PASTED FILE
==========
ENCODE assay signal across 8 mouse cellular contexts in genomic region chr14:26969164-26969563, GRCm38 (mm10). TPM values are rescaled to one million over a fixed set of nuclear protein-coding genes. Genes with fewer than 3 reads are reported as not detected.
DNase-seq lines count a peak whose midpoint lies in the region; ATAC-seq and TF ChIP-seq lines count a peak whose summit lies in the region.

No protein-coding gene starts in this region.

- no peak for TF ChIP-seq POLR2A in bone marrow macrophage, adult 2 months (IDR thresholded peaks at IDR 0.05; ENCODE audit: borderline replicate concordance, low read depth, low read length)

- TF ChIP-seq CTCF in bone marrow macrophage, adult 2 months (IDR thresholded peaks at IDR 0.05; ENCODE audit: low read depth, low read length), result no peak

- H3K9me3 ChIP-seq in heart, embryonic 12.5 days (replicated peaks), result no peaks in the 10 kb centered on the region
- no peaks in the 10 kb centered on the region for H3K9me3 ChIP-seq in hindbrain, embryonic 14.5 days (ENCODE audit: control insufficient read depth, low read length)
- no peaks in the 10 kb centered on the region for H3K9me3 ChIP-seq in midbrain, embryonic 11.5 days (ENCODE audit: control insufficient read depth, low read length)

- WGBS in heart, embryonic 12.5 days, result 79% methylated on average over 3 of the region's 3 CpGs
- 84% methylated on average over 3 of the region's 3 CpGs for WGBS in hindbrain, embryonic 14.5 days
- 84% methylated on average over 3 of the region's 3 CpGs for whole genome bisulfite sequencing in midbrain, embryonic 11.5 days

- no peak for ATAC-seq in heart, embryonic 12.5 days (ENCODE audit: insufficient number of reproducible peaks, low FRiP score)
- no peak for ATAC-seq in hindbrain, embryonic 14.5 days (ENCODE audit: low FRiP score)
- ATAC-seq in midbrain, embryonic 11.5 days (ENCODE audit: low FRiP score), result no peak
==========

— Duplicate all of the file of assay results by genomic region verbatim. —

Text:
ENCODE assay signal across 8 mouse cellular contexts in genomic region chr14:26969164-26969563, GRCm38 (mm10). TPM values are rescaled to one million over a fixed set of nuclear protein-coding genes. Genes with fewer than 3 reads are reported as not detected.
DNase-seq lines count a peak whose midpoint lies in the region; ATAC-seq and TF ChIP-seq lines count a peak whose summit lies in the region.

No protein-coding gene starts in this region.

- no peak for TF ChIP-seq POLR2A in bone marrow macrophage, adult 2 months (IDR thresholded peaks at IDR 0.05; ENCODE audit: borderline replicate concordance, low read depth, low read length)

- TF ChIP-seq CTCF in bone marrow macrophage, adult 2 months (IDR thresholded peaks at IDR 0.05; ENCODE audit: low read depth, low read length), result no peak

- H3K9me3 ChIP-seq in heart, embryonic 12.5 days (replicated peaks), result no peaks in the 10 kb centered on the region
- no peaks in the 10 kb centered on the region for H3K9me3 ChIP-seq in hindbrain, embryonic 14.5 days (ENCODE audit: control insufficient read depth, low read length)
- no peaks in the 10 kb centered on the region for H3K9me3 ChIP-seq in midbrain, embryonic 11.5 days (ENCODE audit: control insufficient read depth, low read length)

- WGBS in heart, embryonic 12.5 days, result 79% methylated on average over 3 of the region's 3 CpGs
- 84% methylated on average over 3 of the region's 3 CpGs for WGBS in hindbrain, embryonic 14.5 days
- 84% methylated on average over 3 of the region's 3 CpGs for whole genome bisulfite sequencing in midbrain, embryonic 11.5 days

- no peak for ATAC-seq in heart, embryonic 12.5 days (ENCODE audit: insufficient number of reproducible peaks, low FRiP score)
- no peak for ATAC-seq in hindbrain, embryonic 14.5 days (ENCODE audit: low FRiP score)
- ATAC-seq in midbrain, embryonic 11.5 days (ENCODE audit: low FRiP score), result no peak